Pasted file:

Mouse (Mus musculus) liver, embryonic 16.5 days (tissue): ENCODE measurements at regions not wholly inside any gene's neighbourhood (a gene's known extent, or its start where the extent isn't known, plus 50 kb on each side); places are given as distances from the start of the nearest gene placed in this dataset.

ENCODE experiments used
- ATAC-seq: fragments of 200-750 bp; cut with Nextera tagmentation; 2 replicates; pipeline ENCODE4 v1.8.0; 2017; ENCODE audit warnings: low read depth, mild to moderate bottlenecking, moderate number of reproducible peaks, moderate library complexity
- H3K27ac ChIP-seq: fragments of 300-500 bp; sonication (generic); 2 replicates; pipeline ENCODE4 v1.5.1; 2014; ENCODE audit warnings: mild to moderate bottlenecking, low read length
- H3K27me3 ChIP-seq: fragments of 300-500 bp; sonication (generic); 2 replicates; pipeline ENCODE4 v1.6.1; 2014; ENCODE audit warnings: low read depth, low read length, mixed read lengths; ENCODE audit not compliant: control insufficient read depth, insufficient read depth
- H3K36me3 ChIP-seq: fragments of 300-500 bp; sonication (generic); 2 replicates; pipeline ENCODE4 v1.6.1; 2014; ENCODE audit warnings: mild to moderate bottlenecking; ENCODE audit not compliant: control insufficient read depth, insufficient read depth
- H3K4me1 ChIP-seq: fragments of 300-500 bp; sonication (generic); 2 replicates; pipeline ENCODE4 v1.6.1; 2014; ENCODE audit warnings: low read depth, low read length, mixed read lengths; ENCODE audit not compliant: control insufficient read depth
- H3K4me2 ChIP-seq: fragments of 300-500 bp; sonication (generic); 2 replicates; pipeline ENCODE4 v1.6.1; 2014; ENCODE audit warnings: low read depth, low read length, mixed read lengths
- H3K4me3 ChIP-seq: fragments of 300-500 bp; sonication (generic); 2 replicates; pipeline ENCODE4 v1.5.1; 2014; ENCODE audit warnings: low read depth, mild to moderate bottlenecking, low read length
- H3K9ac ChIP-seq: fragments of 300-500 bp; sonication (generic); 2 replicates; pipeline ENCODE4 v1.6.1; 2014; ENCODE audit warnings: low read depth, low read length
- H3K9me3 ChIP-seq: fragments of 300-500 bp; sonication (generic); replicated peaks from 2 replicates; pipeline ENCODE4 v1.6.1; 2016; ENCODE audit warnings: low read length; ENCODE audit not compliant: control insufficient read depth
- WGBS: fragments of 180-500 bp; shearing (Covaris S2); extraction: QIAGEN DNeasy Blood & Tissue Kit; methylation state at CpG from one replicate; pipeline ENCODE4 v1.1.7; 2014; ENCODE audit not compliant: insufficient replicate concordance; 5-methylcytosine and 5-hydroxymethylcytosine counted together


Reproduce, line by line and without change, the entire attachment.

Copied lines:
Mouse (Mus musculus) liver, embryonic 16.5 days (tissue): ENCODE measurements at regions not wholly inside any gene's neighbourhood (a gene's known extent, or its start where the extent isn't known, plus 50 kb on each side); places are given as distances from the start of the nearest gene placed in this dataset.

ENCODE experiments used
- ATAC-seq: fragments of 200-750 bp; cut with Nextera tagmentation; 2 replicates; pipeline ENCODE4 v1.8.0; 2017; ENCODE audit warnings: low read depth, mild to moderate bottlenecking, moderate number of reproducible peaks, moderate library complexity
- H3K27ac ChIP-seq: fragments of 300-500 bp; sonication (generic); 2 replicates; pipeline ENCODE4 v1.5.1; 2014; ENCODE audit warnings: mild to moderate bottlenecking, low read length
- H3K27me3 ChIP-seq: fragments of 300-500 bp; sonication (generic); 2 replicates; pipeline ENCODE4 v1.6.1; 2014; ENCODE audit warnings: low read depth, low read length, mixed read lengths; ENCODE audit not compliant: control insufficient read depth, insufficient read depth
- H3K36me3 ChIP-seq: fragments of 300-500 bp; sonication (generic); 2 replicates; pipeline ENCODE4 v1.6.1; 2014; ENCODE audit warnings: mild to moderate bottlenecking; ENCODE audit not compliant: control insufficient read depth, insufficient read depth
- H3K4me1 ChIP-seq: fragments of 300-500 bp; sonication (generic); 2 replicates; pipeline ENCODE4 v1.6.1; 2014; ENCODE audit warnings: low read depth, low read length, mixed read lengths; ENCODE audit not compliant: control insufficient read depth
- H3K4me2 ChIP-seq: fragments of 300-500 bp; sonication (generic); 2 replicates; pipeline ENCODE4 v1.6.1; 2014; ENCODE audit warnings: low read depth, low read length, mixed read lengths
- H3K4me3 ChIP-seq: fragments of 300-500 bp; sonication (generic); 2 replicates; pipeline ENCODE4 v1.5.1; 2014; ENCODE audit warnings: low read depth, mild to moderate bottlenecking, low read length
- H3K9ac ChIP-seq: fragments of 300-500 bp; sonication (generic); 2 replicates; pipeline ENCODE4 v1.6.1; 2014; ENCODE audit warnings: low read depth, low read length
- H3K9me3 ChIP-seq: fragments of 300-500 bp; sonication (generic); replicated peaks from 2 replicates; pipeline ENCODE4 v1.6.1; 2016; ENCODE audit warnings: low read length; ENCODE audit not compliant: control insufficient read depth
- WGBS: fragments of 180-500 bp; shearing (Covaris S2); extraction: QIAGEN DNeasy Blood & Tissue Kit; methylation state at CpG from one replicate; pipeline ENCODE4 v1.1.7; 2014; ENCODE audit not compliant: insufficient replicate concordance; 5-methylcytosine and 5-hydroxymethylcytosine counted together